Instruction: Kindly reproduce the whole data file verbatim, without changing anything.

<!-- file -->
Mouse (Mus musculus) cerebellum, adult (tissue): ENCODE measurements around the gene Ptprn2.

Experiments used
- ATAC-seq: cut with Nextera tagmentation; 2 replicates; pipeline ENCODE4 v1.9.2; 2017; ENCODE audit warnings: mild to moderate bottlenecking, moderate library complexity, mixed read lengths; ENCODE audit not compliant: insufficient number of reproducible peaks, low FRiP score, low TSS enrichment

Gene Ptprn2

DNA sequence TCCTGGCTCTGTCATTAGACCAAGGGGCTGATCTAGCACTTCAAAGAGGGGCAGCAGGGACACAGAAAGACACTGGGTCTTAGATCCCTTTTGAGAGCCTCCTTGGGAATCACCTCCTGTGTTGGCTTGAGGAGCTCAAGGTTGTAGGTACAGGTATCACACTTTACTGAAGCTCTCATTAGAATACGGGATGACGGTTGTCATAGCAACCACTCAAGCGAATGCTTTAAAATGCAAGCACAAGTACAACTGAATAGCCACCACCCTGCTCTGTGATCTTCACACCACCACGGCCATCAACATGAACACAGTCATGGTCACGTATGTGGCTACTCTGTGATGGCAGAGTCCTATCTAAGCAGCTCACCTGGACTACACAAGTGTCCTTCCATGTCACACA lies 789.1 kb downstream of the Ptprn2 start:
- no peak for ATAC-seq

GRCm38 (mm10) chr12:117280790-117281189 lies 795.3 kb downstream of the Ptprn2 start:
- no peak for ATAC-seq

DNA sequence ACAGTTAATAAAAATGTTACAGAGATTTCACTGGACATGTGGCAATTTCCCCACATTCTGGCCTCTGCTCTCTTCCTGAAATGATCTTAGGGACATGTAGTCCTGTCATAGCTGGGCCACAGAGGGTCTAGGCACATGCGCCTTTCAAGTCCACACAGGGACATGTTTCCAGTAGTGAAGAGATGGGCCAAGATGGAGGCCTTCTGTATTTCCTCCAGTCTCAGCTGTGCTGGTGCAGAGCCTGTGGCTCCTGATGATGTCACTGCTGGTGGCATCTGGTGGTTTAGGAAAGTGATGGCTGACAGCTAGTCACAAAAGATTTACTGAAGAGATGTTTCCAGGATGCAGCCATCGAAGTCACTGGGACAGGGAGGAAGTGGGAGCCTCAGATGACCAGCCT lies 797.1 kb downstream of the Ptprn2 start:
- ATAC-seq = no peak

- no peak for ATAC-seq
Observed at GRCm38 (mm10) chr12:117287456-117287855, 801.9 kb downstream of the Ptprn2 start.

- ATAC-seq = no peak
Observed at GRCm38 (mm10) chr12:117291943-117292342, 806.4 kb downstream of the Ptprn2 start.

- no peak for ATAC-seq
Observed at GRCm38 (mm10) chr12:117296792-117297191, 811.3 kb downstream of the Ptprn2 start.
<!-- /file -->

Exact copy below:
Mouse (Mus musculus) cerebellum, adult (tissue): ENCODE measurements around the gene Ptprn2.

Experiments used
- ATAC-seq: cut with Nextera tagmentation; 2 replicates; pipeline ENCODE4 v1.9.2; 2017; ENCODE audit warnings: mild to moderate bottlenecking, moderate library complexity, mixed read lengths; ENCODE audit not compliant: insufficient number of reproducible peaks, low FRiP score, low TSS enrichment

Gene Ptprn2

DNA sequence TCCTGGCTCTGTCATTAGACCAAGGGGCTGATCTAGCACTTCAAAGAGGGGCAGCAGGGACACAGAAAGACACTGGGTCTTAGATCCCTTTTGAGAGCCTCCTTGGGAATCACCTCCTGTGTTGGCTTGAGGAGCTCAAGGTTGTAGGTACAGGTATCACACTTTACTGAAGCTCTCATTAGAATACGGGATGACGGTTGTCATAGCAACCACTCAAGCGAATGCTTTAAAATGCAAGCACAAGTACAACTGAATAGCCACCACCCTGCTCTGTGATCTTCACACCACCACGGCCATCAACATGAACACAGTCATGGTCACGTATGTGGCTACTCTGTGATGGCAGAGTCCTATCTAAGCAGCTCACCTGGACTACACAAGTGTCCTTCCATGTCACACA lies 789.1 kb downstream of the Ptprn2 start:
- no peak for ATAC-seq

GRCm38 (mm10) chr12:117280790-117281189 lies 795.3 kb downstream of the Ptprn2 start:
- no peak for ATAC-seq

DNA sequence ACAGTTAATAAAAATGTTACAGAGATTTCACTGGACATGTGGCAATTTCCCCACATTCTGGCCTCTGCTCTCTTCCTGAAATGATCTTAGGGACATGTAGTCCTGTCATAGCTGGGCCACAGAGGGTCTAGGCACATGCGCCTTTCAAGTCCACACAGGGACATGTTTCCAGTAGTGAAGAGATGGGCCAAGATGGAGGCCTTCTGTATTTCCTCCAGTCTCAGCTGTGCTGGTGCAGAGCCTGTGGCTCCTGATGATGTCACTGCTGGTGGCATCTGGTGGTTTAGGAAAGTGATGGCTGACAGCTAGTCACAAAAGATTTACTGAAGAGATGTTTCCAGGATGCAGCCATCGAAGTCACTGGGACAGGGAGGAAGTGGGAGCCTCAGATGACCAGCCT lies 797.1 kb downstream of the Ptprn2 start:
- ATAC-seq = no peak

- no peak for ATAC-seq
Observed at GRCm38 (mm10) chr12:117287456-117287855, 801.9 kb downstream of the Ptprn2 start.

- ATAC-seq = no peak
Observed at GRCm38 (mm10) chr12:117291943-117292342, 806.4 kb downstream of the Ptprn2 start.

- no peak for ATAC-seq
Observed at GRCm38 (mm10) chr12:117296792-117297191, 811.3 kb downstream of the Ptprn2 start.